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Blame it on the rain, too

A lot more than ethanol plays into the climbing price of beer


A local beer-buyer reacts (OK, upon request) to steeper - craft-beer prices. - JON KELLEY
  • Jon Kelley
  • A local beer-buyer reacts (OK, upon request) to steeper craft-beer prices.

Crikey! You were just about to pick up a six-pack of your favorite stout when your relaxation was broken by a surprise attack of sticker-shock.

That's right, a six-pack of your favorite craft brew's likely gotten $1 to $2.50 more expensive. At some package stores, cases of the good stuff have gone up as much as $8.

"It's still a heck of a lot cheaper to buy it here than it is in a bar," points out Jack Backman, owner of Colorado Springs' Cheers Liquor Mart.

If you've kept up on the news, you've known this was coming. Hops shortage ... blah, blah, blah ... barley price hike ... blah, blah. And something else you probably heard: This is all ethanol's fault. Instead of growing barley and hops crops, farmers are growing corn to cash in on the growing biofuel market.

Well, that isn't exactly true. Experts like Julia Herz, of the national nonprofit Brewers Association, say that what's happening more often is that with corn being sold for biofuel, farmers are using barley for animal feed.

And there's a lot more than just that behind your suddenly high-brow Hefeweizen. Try market forces gone awry and bad weather. (Zeus strikes again!)

Mike Bristol, owner of the Springs' Bristol Brewing Co., uses about 10,000 pounds of hops a year. Recently, prices for the breeds of hops he uses most went up 200 to 300 percent. One breed went from $3.35 a pound to $10 a pound.

"We're happy to get them at $10 a pound, because there's a lot of breweries that can't even get 'em," he says.

Bristol is also paying over 70 percent more for barley malt and he uses 50,000 pounds of the stuff a month.

Recently, retail prices for Bristol six-packs went up about $1.

"It's a challenge to try to maintain profitability," Bristol says.

Tripped up on hops

Not long ago, we were rolling in the stuff. We had such huge hops crops, most brewers had stores of it and weren't buying much from farmers.

With a surplus, Economics 101 teaches us, you get lower prices, and less production. The market adjusts! And that's exactly what it did. Over time, the world's farmers gave hops the boot.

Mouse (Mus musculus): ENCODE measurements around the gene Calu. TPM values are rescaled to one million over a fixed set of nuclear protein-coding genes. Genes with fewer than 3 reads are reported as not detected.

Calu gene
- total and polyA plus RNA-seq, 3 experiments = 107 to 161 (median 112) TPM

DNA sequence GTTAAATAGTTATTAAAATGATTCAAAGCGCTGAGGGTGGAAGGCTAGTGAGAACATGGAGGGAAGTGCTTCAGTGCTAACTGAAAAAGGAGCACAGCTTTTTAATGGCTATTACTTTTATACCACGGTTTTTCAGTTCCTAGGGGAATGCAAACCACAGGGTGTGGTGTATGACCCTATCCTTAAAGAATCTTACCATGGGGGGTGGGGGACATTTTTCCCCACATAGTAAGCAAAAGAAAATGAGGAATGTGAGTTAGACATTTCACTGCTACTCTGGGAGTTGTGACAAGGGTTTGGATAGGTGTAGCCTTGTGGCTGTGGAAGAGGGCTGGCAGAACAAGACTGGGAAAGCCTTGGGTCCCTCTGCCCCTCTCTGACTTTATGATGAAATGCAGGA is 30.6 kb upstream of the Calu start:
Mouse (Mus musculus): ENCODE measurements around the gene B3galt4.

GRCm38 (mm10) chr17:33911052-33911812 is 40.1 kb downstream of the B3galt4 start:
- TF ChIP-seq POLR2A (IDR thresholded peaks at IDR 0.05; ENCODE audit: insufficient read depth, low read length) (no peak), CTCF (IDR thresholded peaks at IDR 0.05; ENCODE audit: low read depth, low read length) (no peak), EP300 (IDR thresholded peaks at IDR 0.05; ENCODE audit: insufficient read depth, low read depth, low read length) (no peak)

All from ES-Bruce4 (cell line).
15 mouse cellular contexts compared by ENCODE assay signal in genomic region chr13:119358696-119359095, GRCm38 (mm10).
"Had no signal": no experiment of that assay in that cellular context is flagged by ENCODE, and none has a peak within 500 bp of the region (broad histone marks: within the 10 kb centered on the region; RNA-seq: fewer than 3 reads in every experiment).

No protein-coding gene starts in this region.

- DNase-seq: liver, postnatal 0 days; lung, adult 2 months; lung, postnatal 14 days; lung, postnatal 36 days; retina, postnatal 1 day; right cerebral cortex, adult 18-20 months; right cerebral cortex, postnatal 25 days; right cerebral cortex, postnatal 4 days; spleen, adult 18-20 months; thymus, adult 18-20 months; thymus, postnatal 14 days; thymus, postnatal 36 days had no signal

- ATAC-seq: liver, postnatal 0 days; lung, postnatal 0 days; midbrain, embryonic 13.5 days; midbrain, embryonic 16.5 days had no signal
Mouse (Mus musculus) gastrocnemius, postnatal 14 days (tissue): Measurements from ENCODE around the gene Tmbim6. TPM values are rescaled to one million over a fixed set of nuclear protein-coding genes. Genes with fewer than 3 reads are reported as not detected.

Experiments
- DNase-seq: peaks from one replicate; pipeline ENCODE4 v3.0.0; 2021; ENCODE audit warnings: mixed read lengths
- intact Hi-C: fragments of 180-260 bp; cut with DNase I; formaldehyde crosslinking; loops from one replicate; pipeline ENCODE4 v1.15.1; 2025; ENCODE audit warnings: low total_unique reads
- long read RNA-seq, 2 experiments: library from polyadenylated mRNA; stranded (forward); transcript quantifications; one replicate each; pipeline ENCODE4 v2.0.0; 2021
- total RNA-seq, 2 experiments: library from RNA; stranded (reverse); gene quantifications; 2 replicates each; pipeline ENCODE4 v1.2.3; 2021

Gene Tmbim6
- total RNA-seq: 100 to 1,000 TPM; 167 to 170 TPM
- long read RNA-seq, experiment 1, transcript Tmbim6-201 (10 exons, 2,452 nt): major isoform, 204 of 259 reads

Problem was, between 2002 and 2006, beer production globally rose about 17 percent, according to the Beer Institute's 2007 Brewers Almanac. Craft brews, which use more hops than the canned stuff, have been especially popular. In 2007, the Brewers Association reported craft-beer sales had grown 31.5 percent in three years.

So brewers began using up storage just as many farmers were leaving. According to The New Brewer, a Brewers Association trade magazine, there were 515 American hops growers in 1950. By 2007, there were 45.

Some of them, and their European contemporaries, also have suffered bad weather. Plus, in 2006 a Pacific Northwest warehouse fire destroyed 2 million pounds of hops, or about 4 percent of the U.S. crop.

Herz says demand for hops is 10 to 15 percent higher than the current supply. Brewers must buy their share in advance if possible, for much steeper prices than previously required.

Meanwhile, barley malt has turned into a wallet-eater, after two years of drought in Australia and erratic weather in Europe.

Canada still has barley malt for sale. But the Canadian Wheat Board has set a high price for Canadian barley.

As if all this weren't bad enough, the prices of glass, kegs and gas are up, Herz says.

No turning back?

What all this means is that the liquor-store owner isn't trying to rip you off. And that you shouldn't "get even" with your environmentalist neighbor by throwing a rock through the windshield of his Prius.

What everyone wants to know is how much you, the consumer, are willing to pay.

"I don't anticipate the prices will go down even in three years," says Austin Sherwood, beer manager for the Springs' Coaltrain Wine & Spirits. "At that point, inflation will have caught up."

Small brewers, meanwhile, are betting you're too hooked on microbrews to suddenly become a Miller High Life man. Especially in Colorado, where we love our beer. In 2007, Men's Health magazine named Denver the drunkest city in America. Colorado Springs was right behind at No. 3. And in 2006, Colorado became the nation's top beer-producing state, according to the Beer Institute.

What will we do if can't afford our brew? Not all beer is skyrocketing in price; major breweries have more bargaining power. Coors spokeswoman Kim DeVigil says no price increases are expected, despite the higher cost of hops. And, by the way, Coors has had its own barley breeding program since the 1930s.

At Phantom Canyon Brewing Co., the mood is more realistic. Head brewer Andrew Bradley says prices there have gone up 25 cents a pint and $1.50 a pitcher. He says he'll do whatever he can to prevent further increases; he's especially worried that regular customers will be put off by the hikes. But he can only do so much to control the market.

"There hasn't been a night that's gone by," Bradley says, "where I haven't thought about it at least once before I go to bed."

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